If you haven’t been keeping up with the news, a speeding cyclist recently knocked down a 3-year-old boy who was jogging for the first time at a park connector (PCN) with his father. The father estimates that the cyclist was riding at 40 kmh (!) at the time. The accident knocked out one of the boy’s teeth and left him with bruises, a swollen lip and a 1 cm cut on his chin. And here’s the thing that really enrages me:
He (the father) had asked the cyclist why he did not stop.
The latter said his bike had no brakes and his feet were clipped to the pedals.
WHAT?! This is what we save vulgar language for (but I’ll try to restrain myself). He was probably riding a fixie (YouTube video on how to stop), and stopping distance at that speed with no brakes is really, really far (see, for example, this video at 0:32) especially if the cyclist didn’t know what he was doing (likely).
I’m an avid cyclist (~115 km in the last 5 days, woohoo!), and I ride mostly on PCNs. There are peak periods on PCNs — weekends, evenings, and so on — when families are out with little children who aren’t really aware that there are idiotic cyclists sharing the paths with them. Many cyclists are sensible, but some are somewhat lacking in common sense.
So, here are a few tips for cyclists on the PCNs.
(For the rest of you, just be very careful! Hold on to your children! Keep to one side!)
Tips for cyclists
1. Go fast only when the path is completely clear.
I’ll admit that I break the nParks speed limit (15 kmh) pretty often. But I only do it when I am absolutely certain that the path is clear. When there are human beings in front of you, slow down, especially if there’s a chance that they will suddenly swerve into your path.
Watch out especially for:
– teenagers who might playfully push their friend(s) directly into your path
– joggers who might execute U-turns into your path
– cyclists who aren’t paying attention
Even if you’re riding slowly, be very careful.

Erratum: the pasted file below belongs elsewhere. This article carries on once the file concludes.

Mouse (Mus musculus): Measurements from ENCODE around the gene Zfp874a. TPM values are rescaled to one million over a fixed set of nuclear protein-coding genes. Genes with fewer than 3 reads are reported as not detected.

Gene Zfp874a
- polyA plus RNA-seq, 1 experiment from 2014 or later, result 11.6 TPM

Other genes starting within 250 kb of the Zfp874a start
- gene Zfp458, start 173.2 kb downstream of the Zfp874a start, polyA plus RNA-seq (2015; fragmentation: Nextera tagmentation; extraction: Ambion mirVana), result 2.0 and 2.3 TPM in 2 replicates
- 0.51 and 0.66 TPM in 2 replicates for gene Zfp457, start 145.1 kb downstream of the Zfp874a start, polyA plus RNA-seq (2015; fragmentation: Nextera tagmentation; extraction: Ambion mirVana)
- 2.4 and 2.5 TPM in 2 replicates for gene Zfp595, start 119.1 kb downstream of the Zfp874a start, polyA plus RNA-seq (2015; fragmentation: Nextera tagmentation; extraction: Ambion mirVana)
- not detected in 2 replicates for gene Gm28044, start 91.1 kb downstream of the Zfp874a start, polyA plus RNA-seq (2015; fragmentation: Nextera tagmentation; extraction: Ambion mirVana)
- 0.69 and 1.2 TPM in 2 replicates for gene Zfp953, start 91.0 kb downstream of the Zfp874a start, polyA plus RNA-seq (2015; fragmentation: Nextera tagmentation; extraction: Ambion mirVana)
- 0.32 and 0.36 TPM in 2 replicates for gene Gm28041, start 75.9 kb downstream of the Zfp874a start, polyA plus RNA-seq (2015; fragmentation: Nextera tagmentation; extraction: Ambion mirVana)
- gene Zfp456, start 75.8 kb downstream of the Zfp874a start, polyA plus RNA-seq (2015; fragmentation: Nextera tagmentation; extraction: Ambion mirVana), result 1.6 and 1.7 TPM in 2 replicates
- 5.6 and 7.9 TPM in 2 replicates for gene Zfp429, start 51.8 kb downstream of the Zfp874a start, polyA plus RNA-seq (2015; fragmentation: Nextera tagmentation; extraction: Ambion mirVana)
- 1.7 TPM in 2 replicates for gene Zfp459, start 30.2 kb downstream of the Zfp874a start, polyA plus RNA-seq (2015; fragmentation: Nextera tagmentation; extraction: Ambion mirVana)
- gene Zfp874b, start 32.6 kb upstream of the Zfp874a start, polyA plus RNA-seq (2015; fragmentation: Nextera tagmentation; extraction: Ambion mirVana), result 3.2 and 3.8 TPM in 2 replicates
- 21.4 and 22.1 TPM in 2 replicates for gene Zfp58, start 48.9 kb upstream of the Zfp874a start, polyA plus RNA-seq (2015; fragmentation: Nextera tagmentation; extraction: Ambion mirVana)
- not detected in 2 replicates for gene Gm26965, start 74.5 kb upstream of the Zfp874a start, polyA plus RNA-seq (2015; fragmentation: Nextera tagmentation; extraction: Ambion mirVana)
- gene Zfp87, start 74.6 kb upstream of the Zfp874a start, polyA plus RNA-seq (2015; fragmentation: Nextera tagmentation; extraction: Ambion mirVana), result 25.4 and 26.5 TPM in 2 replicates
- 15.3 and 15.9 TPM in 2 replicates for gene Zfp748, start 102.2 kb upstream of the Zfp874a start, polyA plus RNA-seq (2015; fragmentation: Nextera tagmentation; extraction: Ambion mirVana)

I was once cycling with my girlfriend, and we saw a toddler playing ahead of us. We slowed way down (jogging speed). The mother of the toddler was telling him to be careful, and as she did that, the kid swerved right into our paths. It was a narrow miss. Even at that speed, you still have to give allowance for some stopping distance. God help you if your brakes are worn. (I have nice fancy disc brakes! :D)
2. Be aware that your bell can make people panic
When approaching joggers/walkers from behind, be prepared for people to jump into your path as a reflex, especially if your bell is loud or if you ring it too late.
I’ve found that shouting ahead (e.g. “Hello! Can I pass please?”) tends to give better results, since people can register both your position and speed with a little bit more ease. Saying “thank you” will also sometimes get you a cheerful response!
3. Keep your eyes open, all the time
I understand that some of us ride to near-exhaustion, and it gets very tempting to put your head down (i.e. staring at the pedals) at that point. Please, avoid doing that. Squishy humans can come out of nowhere, and you really, really do not want to be surprised by a kid running out from the bushes.
4. Keep to the left — but not all the time
There are certain PCNs where it makes sense to keep to the right, rather than the left. Exercise your judgement.
5. If you’re going as fast as a car, use the roads
Pls. AND GET BRAKES.